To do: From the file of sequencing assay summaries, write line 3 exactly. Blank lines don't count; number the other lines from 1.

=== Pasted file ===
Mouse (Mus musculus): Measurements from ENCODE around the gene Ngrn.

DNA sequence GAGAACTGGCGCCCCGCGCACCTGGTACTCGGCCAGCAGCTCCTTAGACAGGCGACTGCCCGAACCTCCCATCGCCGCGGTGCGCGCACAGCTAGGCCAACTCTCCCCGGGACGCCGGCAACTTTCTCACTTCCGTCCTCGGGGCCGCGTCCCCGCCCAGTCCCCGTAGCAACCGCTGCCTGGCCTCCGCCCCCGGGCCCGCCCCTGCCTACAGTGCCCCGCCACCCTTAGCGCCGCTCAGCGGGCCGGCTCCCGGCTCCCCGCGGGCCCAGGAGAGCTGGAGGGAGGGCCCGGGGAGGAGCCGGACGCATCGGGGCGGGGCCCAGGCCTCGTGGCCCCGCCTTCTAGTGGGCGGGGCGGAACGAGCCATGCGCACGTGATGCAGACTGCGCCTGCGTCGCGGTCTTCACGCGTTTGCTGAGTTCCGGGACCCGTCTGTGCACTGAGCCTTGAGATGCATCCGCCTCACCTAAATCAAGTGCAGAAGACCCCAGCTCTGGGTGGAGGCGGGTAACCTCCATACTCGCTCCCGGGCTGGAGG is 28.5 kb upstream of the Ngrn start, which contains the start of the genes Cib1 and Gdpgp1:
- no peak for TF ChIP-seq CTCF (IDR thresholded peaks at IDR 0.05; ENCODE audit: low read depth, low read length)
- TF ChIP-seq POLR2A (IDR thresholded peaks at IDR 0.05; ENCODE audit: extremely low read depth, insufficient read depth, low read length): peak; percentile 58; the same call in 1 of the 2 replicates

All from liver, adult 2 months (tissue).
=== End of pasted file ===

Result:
- no peak for TF ChIP-seq CTCF (IDR thresholded peaks at IDR 0.05; ENCODE audit: low read depth, low read length)